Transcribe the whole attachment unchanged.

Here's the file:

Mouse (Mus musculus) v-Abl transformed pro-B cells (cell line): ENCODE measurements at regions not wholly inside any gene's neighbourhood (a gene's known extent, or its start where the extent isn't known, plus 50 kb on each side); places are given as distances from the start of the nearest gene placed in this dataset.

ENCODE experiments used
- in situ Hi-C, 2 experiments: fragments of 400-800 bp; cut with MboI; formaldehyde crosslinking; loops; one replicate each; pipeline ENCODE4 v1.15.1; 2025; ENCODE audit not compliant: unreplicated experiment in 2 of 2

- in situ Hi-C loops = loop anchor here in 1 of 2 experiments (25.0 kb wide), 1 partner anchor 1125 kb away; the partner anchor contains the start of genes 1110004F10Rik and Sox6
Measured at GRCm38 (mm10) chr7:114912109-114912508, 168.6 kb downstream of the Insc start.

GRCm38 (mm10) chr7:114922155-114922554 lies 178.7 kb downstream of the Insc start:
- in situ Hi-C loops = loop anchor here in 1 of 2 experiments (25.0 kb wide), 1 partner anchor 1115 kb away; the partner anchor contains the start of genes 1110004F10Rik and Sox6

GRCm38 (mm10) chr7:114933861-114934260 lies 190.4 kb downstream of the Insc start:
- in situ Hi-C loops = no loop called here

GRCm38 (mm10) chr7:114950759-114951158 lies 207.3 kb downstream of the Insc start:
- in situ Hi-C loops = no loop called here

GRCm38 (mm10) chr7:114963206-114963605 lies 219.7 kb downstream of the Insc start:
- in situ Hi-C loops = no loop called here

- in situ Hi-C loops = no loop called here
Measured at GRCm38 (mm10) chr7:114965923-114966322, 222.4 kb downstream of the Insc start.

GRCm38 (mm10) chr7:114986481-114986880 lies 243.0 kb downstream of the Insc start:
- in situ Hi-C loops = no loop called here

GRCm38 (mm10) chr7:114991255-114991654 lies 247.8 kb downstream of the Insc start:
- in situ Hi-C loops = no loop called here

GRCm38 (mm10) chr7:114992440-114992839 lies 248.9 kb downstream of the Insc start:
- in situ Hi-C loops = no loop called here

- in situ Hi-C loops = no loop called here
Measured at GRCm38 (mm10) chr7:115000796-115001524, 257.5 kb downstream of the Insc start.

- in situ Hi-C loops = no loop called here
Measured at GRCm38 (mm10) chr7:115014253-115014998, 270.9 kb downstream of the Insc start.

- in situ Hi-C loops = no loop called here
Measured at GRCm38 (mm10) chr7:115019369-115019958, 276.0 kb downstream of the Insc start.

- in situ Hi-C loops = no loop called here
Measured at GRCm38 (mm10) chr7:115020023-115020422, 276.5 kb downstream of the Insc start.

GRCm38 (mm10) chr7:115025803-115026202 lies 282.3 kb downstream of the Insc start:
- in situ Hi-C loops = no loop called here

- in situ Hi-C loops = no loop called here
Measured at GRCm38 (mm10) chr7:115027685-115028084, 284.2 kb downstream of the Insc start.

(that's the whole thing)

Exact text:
Mouse (Mus musculus) v-Abl transformed pro-B cells (cell line): ENCODE measurements at regions not wholly inside any gene's neighbourhood (a gene's known extent, or its start where the extent isn't known, plus 50 kb on each side); places are given as distances from the start of the nearest gene placed in this dataset.

ENCODE experiments used
- in situ Hi-C, 2 experiments: fragments of 400-800 bp; cut with MboI; formaldehyde crosslinking; loops; one replicate each; pipeline ENCODE4 v1.15.1; 2025; ENCODE audit not compliant: unreplicated experiment in 2 of 2

- in situ Hi-C loops = loop anchor here in 1 of 2 experiments (25.0 kb wide), 1 partner anchor 1125 kb away; the partner anchor contains the start of genes 1110004F10Rik and Sox6
Measured at GRCm38 (mm10) chr7:114912109-114912508, 168.6 kb downstream of the Insc start.

GRCm38 (mm10) chr7:114922155-114922554 lies 178.7 kb downstream of the Insc start:
- in situ Hi-C loops = loop anchor here in 1 of 2 experiments (25.0 kb wide), 1 partner anchor 1115 kb away; the partner anchor contains the start of genes 1110004F10Rik and Sox6

GRCm38 (mm10) chr7:114933861-114934260 lies 190.4 kb downstream of the Insc start:
- in situ Hi-C loops = no loop called here

GRCm38 (mm10) chr7:114950759-114951158 lies 207.3 kb downstream of the Insc start:
- in situ Hi-C loops = no loop called here

GRCm38 (mm10) chr7:114963206-114963605 lies 219.7 kb downstream of the Insc start:
- in situ Hi-C loops = no loop called here

- in situ Hi-C loops = no loop called here
Measured at GRCm38 (mm10) chr7:114965923-114966322, 222.4 kb downstream of the Insc start.

GRCm38 (mm10) chr7:114986481-114986880 lies 243.0 kb downstream of the Insc start:
- in situ Hi-C loops = no loop called here

GRCm38 (mm10) chr7:114991255-114991654 lies 247.8 kb downstream of the Insc start:
- in situ Hi-C loops = no loop called here

GRCm38 (mm10) chr7:114992440-114992839 lies 248.9 kb downstream of the Insc start:
- in situ Hi-C loops = no loop called here

- in situ Hi-C loops = no loop called here
Measured at GRCm38 (mm10) chr7:115000796-115001524, 257.5 kb downstream of the Insc start.

- in situ Hi-C loops = no loop called here
Measured at GRCm38 (mm10) chr7:115014253-115014998, 270.9 kb downstream of the Insc start.

- in situ Hi-C loops = no loop called here
Measured at GRCm38 (mm10) chr7:115019369-115019958, 276.0 kb downstream of the Insc start.

- in situ Hi-C loops = no loop called here
Measured at GRCm38 (mm10) chr7:115020023-115020422, 276.5 kb downstream of the Insc start.

GRCm38 (mm10) chr7:115025803-115026202 lies 282.3 kb downstream of the Insc start:
- in situ Hi-C loops = no loop called here

- in situ Hi-C loops = no loop called here
Measured at GRCm38 (mm10) chr7:115027685-115028084, 284.2 kb downstream of the Insc start.